Of course they are still creating jobs, just not here. It’s a competitive world out there! And we will see our employment rate rise as we become more and more competitive in this wonderful Global Economy. When your children learn to live in dorms and subsist on a fish head a cup of rice a day, we will show those damn Asians the full might of American Exeptionalism! I can’t wait!

    Until that wonderful day, all we got are Tax Cuts and De-Regulation. Hope it’s enough.

  5. palmcoaster says:

    We need more jobs created in Palm Coast and PC Councilman Frank Meeker needs our support on his proposal that made to the news few days ago.
    With few good guidelines this good proposal at no cost until materialized and little cost for a reward can be very successful. Lets support it and give it a try for 12 to 24 months.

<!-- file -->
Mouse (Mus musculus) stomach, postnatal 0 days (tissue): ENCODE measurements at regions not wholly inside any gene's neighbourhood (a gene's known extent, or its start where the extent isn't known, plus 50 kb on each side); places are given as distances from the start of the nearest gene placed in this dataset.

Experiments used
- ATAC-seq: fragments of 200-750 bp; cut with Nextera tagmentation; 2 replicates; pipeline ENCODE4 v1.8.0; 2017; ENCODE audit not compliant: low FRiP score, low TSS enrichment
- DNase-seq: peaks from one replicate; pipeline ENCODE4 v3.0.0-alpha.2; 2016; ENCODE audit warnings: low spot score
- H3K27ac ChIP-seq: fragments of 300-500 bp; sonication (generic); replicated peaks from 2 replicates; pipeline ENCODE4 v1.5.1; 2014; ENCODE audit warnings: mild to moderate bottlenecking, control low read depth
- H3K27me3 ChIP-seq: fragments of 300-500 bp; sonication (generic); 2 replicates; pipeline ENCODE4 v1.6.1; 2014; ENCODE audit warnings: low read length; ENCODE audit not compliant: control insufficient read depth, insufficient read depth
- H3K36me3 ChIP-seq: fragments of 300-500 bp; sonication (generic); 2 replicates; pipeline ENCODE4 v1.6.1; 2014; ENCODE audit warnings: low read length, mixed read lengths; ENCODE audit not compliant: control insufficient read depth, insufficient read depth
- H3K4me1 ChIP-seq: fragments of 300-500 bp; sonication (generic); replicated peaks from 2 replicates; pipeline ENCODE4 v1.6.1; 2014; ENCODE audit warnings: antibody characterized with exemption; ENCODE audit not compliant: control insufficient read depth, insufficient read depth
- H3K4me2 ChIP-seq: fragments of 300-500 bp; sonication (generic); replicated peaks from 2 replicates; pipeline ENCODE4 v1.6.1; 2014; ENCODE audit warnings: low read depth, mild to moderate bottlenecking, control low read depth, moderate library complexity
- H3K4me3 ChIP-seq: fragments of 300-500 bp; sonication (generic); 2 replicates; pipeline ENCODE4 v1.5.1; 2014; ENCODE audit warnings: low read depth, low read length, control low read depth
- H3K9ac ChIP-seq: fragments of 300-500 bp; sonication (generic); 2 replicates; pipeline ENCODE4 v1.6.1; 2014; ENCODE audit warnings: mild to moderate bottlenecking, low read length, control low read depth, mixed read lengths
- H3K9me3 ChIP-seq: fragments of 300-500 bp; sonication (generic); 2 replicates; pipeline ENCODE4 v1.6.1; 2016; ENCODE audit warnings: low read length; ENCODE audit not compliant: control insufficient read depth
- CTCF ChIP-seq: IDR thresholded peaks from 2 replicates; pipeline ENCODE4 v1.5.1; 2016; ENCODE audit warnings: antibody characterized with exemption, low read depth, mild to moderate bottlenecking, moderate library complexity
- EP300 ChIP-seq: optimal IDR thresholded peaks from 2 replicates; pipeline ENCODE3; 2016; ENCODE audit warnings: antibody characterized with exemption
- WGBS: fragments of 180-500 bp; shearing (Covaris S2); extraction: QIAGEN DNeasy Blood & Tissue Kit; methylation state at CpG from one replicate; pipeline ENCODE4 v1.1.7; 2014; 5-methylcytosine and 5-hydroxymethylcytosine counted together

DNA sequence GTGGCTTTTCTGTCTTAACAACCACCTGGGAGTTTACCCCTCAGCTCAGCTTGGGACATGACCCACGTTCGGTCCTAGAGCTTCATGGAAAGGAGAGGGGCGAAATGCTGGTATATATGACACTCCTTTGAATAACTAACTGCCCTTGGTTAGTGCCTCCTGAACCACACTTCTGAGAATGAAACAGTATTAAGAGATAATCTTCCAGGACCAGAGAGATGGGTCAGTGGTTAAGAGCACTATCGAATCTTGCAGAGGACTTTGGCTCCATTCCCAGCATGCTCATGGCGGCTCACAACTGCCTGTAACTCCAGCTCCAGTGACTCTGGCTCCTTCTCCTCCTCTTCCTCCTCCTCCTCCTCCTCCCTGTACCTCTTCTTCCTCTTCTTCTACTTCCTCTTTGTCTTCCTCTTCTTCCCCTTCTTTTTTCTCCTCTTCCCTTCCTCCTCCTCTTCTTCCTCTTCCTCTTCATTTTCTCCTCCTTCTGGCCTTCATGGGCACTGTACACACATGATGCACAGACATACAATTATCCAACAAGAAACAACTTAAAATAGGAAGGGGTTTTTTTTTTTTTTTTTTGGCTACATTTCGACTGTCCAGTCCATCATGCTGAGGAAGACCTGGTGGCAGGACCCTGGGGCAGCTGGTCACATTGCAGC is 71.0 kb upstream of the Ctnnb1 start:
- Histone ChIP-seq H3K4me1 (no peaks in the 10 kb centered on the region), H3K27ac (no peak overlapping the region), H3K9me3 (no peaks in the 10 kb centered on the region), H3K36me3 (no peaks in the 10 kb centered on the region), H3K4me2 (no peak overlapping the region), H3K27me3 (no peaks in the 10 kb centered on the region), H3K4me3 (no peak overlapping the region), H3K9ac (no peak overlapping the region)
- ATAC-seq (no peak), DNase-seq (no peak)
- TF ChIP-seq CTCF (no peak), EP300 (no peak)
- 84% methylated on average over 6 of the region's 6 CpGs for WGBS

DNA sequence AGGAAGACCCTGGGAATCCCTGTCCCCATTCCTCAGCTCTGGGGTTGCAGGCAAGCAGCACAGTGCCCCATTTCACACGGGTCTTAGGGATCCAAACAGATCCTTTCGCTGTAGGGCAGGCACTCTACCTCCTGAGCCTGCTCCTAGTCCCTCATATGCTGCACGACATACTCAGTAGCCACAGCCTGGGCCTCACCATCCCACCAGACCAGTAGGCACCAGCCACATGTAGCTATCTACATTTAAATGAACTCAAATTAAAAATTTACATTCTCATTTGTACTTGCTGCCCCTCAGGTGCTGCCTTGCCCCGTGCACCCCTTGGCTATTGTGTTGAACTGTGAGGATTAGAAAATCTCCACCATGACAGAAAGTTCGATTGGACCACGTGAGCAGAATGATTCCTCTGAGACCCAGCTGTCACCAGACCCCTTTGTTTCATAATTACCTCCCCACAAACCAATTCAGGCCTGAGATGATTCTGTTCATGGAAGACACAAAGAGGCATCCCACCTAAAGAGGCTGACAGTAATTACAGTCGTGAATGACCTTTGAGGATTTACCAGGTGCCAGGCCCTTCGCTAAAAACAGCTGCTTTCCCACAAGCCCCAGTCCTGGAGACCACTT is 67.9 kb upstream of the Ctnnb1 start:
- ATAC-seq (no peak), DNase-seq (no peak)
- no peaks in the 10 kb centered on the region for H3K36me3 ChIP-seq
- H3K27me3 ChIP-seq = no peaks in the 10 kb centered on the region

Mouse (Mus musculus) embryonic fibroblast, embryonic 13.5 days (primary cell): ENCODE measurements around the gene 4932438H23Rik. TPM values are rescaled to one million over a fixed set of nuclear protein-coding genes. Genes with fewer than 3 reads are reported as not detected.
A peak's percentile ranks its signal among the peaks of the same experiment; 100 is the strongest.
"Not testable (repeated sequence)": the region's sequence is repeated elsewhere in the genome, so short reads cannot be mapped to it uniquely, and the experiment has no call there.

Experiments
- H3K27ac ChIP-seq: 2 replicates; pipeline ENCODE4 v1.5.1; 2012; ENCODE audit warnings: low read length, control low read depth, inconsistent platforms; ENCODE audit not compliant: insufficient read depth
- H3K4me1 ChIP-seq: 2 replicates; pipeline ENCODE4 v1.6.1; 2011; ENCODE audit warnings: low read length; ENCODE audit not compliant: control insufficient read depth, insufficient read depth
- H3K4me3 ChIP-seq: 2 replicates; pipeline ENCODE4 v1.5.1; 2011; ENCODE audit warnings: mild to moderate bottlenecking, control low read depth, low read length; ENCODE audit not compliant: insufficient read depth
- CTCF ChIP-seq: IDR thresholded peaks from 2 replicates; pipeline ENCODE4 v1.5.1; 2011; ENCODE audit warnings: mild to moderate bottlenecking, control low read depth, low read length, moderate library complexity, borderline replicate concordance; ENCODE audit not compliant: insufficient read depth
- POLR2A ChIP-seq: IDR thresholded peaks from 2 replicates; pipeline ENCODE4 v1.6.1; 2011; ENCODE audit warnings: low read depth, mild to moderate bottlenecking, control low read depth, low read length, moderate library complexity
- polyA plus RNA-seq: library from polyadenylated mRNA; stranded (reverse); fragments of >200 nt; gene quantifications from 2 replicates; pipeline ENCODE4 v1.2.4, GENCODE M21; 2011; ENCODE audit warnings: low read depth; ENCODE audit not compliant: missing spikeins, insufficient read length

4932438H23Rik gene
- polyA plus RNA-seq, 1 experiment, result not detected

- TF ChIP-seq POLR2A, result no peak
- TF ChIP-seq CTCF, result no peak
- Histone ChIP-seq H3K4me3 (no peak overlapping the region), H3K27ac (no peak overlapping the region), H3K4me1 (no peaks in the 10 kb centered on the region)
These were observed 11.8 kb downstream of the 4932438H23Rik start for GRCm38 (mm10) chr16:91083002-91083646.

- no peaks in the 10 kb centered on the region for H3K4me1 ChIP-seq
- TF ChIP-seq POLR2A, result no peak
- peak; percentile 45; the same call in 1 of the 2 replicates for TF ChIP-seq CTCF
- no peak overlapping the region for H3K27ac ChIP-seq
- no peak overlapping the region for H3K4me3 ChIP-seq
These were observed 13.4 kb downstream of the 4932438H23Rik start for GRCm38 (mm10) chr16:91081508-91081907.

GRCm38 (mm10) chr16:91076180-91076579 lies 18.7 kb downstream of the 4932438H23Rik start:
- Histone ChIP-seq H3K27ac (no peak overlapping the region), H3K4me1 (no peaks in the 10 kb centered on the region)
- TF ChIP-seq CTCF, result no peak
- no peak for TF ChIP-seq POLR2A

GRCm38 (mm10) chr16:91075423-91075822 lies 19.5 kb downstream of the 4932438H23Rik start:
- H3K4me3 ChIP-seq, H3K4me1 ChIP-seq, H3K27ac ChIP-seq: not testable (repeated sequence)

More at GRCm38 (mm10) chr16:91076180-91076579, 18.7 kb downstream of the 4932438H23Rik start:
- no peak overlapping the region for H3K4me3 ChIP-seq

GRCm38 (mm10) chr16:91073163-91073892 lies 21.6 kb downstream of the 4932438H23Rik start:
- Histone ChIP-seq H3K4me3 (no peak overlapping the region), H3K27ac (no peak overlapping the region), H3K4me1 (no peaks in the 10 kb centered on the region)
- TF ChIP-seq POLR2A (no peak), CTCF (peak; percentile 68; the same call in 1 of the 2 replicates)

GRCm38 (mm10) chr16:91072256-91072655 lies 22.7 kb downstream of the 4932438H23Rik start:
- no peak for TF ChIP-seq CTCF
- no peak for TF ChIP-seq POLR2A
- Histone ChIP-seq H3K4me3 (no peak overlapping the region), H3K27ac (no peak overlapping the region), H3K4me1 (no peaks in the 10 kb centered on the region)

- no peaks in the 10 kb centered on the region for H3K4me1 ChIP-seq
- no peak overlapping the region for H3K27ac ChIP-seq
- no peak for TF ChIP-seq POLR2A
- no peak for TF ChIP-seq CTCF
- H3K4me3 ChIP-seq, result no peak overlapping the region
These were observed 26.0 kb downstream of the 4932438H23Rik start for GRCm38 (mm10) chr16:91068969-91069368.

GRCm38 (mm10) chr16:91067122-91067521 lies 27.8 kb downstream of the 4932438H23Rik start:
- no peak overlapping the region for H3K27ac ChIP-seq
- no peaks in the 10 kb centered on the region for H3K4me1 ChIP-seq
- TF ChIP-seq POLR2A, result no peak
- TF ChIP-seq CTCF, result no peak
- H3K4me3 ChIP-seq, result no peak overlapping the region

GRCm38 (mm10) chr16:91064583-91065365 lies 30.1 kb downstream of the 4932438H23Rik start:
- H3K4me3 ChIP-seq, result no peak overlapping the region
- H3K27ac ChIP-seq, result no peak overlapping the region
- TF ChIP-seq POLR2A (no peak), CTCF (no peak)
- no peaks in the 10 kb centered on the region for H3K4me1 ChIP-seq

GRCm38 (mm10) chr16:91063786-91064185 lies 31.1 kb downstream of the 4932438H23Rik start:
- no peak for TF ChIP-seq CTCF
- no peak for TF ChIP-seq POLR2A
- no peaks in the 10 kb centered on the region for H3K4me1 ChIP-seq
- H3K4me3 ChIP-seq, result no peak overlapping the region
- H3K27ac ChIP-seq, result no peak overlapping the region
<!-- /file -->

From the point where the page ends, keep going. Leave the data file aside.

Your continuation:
If anyone here thinks is a good idea, write/ contact your elected officials:

    After all many of us came here invited by a friend, family or coworker and some opened succesful small businesses and hired workers contributing to the local economy and still open in spite of the bad economic turn down.

  6. The Truth says:

    This is definitely good news. Sure, it would be nice if wages were higher but at least people are working and earning something. We have to crawl before we walk.

  7. ric says:

    What this tells me is more unemployed left the county to seek employment else where..